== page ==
Daily | Claire Denis’s VOILÀ L’ENCHAÎNEMENT

Voilà l'enchaînement

Alex Descas and Norah Krief in ‘Voilà l’enchaînement’

Wrapping a three-part conversation he’d been having with Michael Leary about the work of Claire Denis at To Be (Cont’d), Darren Hughes recently introduced the fourth and final installment, an interview with the filmmaker herself. He begins by noting that her latest film, Voilà l’enchaînement, “is a series of monologues and conversations performed by Norah Krief and Alex Descas, who portray a mixed-race couple whose relationship begins, welcomes children, and disintegrates violently, all within the span of thirty minutes. Formally, it’s unlike anything Denis has done before. The closest precedent is perhaps Vers Nancy (2002), a short film in which philosopher Jean-Luc Nancy and a young woman debate ‘foreignness’ as a concept while Descas, a dark-skinned embodiment of their signifying language, wanders just outside their view. Composed entirely of tight master shots and staged in an unadorned room, Voilà l’enchaînement is a bitter and pensive exploration of commonplace racism.”

Last month, in a dispatch from Toronto to the AV Club, Ignatiy Vishnevetsky wrote that “Denis’s great gift lies in her ability to visualize the unspoken through editing and composition; this talky piece is a rare showcase for her considerable talent for directing conventional dialogue. It’s a decidedly minor work, but still sharp in its observations about how relationship dynamics can uncomfortably overlap with issues of class and race.”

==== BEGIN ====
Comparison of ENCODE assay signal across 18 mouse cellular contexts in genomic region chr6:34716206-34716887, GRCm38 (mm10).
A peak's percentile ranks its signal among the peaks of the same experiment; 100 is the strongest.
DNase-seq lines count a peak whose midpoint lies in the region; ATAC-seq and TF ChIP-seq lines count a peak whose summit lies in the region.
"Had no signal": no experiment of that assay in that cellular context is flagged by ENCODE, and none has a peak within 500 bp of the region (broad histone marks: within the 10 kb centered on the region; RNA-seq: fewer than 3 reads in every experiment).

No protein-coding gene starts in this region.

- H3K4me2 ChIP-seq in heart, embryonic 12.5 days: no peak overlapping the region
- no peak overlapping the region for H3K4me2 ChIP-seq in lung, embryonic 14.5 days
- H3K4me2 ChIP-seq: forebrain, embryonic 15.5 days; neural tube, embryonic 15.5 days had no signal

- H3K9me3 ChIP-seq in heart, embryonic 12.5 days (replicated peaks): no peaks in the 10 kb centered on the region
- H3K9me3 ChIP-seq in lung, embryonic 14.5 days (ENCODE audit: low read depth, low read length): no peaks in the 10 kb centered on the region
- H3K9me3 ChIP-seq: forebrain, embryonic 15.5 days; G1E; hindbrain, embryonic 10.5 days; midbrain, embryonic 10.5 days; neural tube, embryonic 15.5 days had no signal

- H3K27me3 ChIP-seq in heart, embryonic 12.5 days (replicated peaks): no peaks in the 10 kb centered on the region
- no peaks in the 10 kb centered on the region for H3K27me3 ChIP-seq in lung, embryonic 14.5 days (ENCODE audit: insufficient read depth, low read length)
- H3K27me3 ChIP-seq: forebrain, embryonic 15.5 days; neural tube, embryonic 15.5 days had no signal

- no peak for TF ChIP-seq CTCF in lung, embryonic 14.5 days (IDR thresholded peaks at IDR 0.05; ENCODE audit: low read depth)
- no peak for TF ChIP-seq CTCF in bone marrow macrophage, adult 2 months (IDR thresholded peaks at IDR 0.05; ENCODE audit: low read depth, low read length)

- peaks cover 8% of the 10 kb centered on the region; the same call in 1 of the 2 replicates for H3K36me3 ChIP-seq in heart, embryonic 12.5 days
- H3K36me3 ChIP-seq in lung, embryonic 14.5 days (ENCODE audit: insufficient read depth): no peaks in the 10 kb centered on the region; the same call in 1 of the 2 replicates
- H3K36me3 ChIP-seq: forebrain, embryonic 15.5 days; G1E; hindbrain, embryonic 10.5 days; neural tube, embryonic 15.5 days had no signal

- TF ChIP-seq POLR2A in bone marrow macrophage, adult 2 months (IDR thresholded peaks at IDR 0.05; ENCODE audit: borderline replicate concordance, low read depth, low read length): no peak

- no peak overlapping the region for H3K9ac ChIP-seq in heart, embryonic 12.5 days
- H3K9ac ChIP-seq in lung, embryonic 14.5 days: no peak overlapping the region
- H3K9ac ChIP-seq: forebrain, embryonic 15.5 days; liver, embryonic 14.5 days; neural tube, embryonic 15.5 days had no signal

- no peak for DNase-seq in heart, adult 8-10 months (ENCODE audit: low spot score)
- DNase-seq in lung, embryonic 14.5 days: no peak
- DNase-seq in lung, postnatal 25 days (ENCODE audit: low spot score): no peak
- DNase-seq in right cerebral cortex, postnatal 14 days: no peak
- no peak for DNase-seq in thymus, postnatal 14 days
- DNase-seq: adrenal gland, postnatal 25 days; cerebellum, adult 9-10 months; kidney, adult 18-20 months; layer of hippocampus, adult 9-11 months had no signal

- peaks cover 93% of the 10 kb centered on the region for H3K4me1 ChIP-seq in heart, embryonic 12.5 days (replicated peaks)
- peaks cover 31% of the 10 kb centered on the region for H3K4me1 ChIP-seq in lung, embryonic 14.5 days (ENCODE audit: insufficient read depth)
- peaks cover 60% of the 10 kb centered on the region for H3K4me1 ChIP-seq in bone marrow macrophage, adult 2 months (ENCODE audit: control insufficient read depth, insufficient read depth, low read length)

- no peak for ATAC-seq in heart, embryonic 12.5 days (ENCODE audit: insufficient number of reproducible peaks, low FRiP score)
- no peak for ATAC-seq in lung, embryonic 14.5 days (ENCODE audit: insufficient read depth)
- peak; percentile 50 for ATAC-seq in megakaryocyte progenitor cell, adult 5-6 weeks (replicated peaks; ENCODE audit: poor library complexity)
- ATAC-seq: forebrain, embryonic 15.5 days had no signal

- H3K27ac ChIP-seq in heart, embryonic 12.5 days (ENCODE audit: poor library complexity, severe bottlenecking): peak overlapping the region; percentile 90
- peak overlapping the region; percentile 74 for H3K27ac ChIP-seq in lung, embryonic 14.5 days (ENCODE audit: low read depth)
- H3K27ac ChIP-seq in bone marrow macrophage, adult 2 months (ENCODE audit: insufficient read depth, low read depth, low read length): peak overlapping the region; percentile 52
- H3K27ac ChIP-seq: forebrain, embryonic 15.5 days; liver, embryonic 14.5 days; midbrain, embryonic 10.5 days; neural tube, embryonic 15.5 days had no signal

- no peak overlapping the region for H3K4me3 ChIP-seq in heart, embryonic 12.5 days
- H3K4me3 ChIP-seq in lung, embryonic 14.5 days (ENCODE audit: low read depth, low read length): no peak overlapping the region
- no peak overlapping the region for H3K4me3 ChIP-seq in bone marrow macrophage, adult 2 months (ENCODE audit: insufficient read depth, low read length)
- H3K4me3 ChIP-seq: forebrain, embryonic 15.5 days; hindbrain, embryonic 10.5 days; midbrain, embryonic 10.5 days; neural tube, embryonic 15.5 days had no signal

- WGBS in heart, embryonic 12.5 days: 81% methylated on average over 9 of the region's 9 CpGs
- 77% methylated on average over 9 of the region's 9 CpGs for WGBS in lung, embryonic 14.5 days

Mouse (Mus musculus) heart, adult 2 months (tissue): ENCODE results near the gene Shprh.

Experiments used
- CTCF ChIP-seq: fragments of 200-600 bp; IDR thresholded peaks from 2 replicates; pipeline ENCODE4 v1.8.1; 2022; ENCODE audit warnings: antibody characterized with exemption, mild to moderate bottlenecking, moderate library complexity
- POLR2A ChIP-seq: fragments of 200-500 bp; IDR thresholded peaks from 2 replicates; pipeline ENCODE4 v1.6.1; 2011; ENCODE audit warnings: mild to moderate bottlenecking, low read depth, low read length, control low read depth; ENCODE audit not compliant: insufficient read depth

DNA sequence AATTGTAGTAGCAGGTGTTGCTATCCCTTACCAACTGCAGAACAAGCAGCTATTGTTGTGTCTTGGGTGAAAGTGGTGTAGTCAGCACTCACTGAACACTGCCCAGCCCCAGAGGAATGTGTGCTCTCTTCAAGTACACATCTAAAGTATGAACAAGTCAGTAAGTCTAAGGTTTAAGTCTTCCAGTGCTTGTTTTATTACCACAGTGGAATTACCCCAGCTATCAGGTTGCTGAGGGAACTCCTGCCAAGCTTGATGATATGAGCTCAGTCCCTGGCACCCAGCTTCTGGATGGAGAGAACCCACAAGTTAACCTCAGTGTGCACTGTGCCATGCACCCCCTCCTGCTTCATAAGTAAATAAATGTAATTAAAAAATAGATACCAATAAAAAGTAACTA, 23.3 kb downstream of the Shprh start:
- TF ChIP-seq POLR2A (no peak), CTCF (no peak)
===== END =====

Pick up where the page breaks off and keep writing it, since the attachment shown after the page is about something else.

Now Max Nelson‘s written about Voilà for Film Comment, noting that, in Denis’s films, “intimacy between people is a constant, insoluble problem. Her characters have to either structure their lives around avoiding the company of others (The Intruder), concentrate all their pent-up sexual energies into bursts of ritualized behavior (Beau Travail), devote themselves so fully to another person that they don’t know how to share their beloved’s attention (35 Shots of Rum), or, perhaps most dramatically, sublimate the urge to eat the one they love at the cost of showing any affection (Trouble Every Day).” Voilà, he suggests, “is pitched most directly in response to 2002’s Friday Night. Like that film—an exquisite reverie about a one-off erotic encounter between two Parisians on a rainy winter night—it strips Denis’s cinema down to its three most basic elements: two lovers and a room.”

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